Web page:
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If you have a snoring problem, you may be the last to realize it.
Your spouse will likely be the first and may even be quick to let you know of this nighttime nuisance. It is important to realize that a snoring problem may be nothing more than an inconvenience but, then again, it may be a serious condition known as sleep apnea. Only a physician can properly diagnose sleep apnea and, in the meantime, there are a number of ways to work on fixing your snoring problem at home.

The first step to fixing your snoring problem is to try sleeping on your side instead of your back. Research shows that individuals who sleep on their back are much more likely to snore than those who do not. If you find it difficult to remain on your side during the night, try placing a large body pillow next to you. This may help to resist your movement if you try to roll back over during the night.

While it may be difficult to realize what is causing a snoring problem at first, experts have shown that obesity is among the leading causes. Most people do not realize this because it seems like an unrealistic link but, nonetheless, it has been proven. Therefore, a well-balanced diet and exercise program may help to correct your snoring problem while promoting a healthier lifestyle overall.

Snoring problems may also be directly linked to allergies. Why? Because allergy sufferers may also experience breathing difficulties, which is a factor believed to cause snoring. By ridding your home of airborne allergens, such as cigarette smoke, pet hair and dust, you may be eliminating your snoring problem.

Many individuals turn to anti-snoring devices to correct their snoring problems. This is particularly useful if the device has been recommended by doctors. Such is the case with the Sleep Genie, which was developed by Odyssey Direct Solutions. Manufactured using a comfortable nylon and lycra blend, the Sleep Genie supports the jaw while helping the mouth to remain closed during the night. Individuals who sleep with their mouth open find it easier to snore, which is why the Sleep Genie may prove helpful in correcting your snoring problem.

This article is intended for informational purposes only. It should not be used as, or in place of, professional medical advice. Before beginning any treatment for snoring, please consult a doctor for a proper diagnosis and remedy.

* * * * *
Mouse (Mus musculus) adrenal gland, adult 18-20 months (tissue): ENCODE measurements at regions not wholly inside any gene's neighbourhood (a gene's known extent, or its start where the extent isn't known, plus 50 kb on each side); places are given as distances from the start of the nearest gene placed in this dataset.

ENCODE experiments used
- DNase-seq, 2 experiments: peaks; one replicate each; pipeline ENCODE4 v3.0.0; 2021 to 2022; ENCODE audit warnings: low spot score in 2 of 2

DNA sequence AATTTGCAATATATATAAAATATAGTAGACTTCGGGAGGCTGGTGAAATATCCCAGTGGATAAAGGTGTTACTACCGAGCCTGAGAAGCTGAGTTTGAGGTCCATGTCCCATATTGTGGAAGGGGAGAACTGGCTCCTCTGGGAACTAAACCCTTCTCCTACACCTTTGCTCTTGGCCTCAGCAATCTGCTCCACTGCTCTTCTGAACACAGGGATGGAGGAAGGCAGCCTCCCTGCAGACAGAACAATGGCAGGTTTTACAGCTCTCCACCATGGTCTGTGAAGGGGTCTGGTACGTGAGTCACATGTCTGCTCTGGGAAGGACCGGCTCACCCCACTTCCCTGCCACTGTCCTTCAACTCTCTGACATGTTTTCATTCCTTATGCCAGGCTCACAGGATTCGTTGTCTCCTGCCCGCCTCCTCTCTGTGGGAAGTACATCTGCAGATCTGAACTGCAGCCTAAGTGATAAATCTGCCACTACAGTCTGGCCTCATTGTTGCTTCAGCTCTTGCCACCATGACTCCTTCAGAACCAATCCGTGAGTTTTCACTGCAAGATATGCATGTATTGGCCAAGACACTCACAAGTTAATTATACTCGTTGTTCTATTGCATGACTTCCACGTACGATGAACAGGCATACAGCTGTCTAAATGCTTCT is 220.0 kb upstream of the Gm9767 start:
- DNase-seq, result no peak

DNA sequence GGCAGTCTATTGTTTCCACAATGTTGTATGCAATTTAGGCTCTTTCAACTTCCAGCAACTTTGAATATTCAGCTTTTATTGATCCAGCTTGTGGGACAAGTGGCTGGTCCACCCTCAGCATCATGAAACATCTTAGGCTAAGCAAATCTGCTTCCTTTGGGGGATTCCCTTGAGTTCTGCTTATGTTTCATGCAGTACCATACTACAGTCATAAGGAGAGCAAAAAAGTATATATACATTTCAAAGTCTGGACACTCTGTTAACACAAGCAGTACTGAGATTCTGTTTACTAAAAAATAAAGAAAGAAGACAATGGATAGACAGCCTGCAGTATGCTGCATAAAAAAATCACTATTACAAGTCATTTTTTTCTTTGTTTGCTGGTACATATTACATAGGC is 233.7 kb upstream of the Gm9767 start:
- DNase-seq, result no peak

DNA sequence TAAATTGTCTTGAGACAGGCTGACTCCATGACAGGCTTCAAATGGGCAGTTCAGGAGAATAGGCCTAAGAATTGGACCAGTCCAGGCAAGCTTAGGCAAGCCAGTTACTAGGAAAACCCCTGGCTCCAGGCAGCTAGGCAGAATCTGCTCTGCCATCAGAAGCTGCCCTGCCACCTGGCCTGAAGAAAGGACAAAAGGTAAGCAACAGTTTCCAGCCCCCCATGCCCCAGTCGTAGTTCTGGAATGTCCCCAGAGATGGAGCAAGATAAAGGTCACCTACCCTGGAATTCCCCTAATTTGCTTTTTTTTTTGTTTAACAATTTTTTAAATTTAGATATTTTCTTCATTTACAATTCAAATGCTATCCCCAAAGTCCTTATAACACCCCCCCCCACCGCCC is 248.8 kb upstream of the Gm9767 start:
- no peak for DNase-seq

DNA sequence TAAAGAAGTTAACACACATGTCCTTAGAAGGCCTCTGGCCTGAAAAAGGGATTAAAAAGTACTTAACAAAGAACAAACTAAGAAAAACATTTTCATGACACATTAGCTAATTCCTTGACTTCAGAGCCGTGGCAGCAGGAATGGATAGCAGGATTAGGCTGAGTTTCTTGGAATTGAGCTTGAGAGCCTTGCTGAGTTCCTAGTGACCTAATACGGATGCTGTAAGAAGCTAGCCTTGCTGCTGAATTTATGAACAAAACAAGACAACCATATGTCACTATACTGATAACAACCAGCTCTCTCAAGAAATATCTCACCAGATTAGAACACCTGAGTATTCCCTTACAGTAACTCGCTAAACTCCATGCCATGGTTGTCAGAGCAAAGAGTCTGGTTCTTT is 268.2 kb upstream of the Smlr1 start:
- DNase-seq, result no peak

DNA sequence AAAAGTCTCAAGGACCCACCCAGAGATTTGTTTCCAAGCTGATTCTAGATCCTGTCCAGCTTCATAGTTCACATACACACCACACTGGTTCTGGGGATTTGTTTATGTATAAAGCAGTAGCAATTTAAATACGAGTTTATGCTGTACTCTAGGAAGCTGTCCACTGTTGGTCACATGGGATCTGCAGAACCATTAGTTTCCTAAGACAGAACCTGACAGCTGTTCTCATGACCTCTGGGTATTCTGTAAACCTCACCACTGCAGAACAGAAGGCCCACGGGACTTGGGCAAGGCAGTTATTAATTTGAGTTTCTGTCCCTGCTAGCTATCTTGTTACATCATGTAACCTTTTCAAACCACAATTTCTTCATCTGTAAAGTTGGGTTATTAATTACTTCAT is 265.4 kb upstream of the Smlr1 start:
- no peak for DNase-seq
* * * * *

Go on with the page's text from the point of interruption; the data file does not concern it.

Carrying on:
Alleviate Back Pain for Restful Sleep

Alleviate Back Pain for Restful Sleep

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Although the common wisdom is that we spend a third of our lives sleeping, many of us don’t get the quantity or the quality of sleep we need. Our hectic lifestyles and the 24-7-365 availability of distractions such as cable television and the Internet can cause us to cut back on the seven to nine hours of sleep that experts recommend we get each night. But even if we shoot for an adequate quantity of sleep, back pain and other problems can prevent us from getting the quality of sleep we need.
When lower back pain, neck pain, snoring, or a sleep disorder prevents us from getting the sleep we need, we accumulate what experts term a “sleep debt.” One or two nights of restless or inadequate sleep won’t harm us, but a pattern of sleep disruptions can have serious repercussions on our health, ranging from mental fuzziness and mood swings to cessations of breathing and even death. According to the National Sleep Foundation, “Sleep deprivation has been linked to health problems such as obesity and high blood pressure, negative mood and behavior, decreased productivity, and safety issues in the home, on the job, and on the road. “
When back pain or neck pain causes sleep disruptions, it may be time to invest in a new mattress. Mattresses that use natural fibers, such as cotton, tend to harden over time, while box springs can begin to sag. A mattress that has outlived its usefulness forces you to sleep in positions that cause or exacerbate lower back pain and neck pain. While a new mattress set is an investment, it is one that will repay you a hundredfold in the form of mental alertness and physical energy that comes from getting restful sleep.
Sleep culprits like neck pain and snoring can often be alleviated with a new pillow. Special posture pillows are available that provide back and neck support, and that can raise your head enough to reduce snoring. A sleep posture pillow may take a period of adjustment, since your body will need to get used to a new position, but the positive effects should kick in within two to three weeks.
Keep in mind that severe snoring can sometimes be a symptom of obstructive sleep apnea, a condition where the tissues at the back of the throat block the airway. This causes the person with sleep apnea to stop breathing for a moment and then awaken. Sleep apnea can cause dozens of awakenings each hour, and can be a life-threatening condition. The bed partner of a person with sleep apnea is often the first to know something is wrong, since he or she can hear the person snoring and hear pauses in breathing, usually followed by a snort or a loud snore.
If you suspect you have sleep apnea, it’s important to have the condition properly diagnosed through a sleep study conducted overnight in a sleep lab.
Treatment is most often the use of a CPAP (continuous positive airway pressure) machine that pushes air through the throat and into the lungs during sleep. Like a sleep posture pillow, a CPAP machine takes some getting used to. But it’s a minor adjustment compared with the benefits of restful sleep.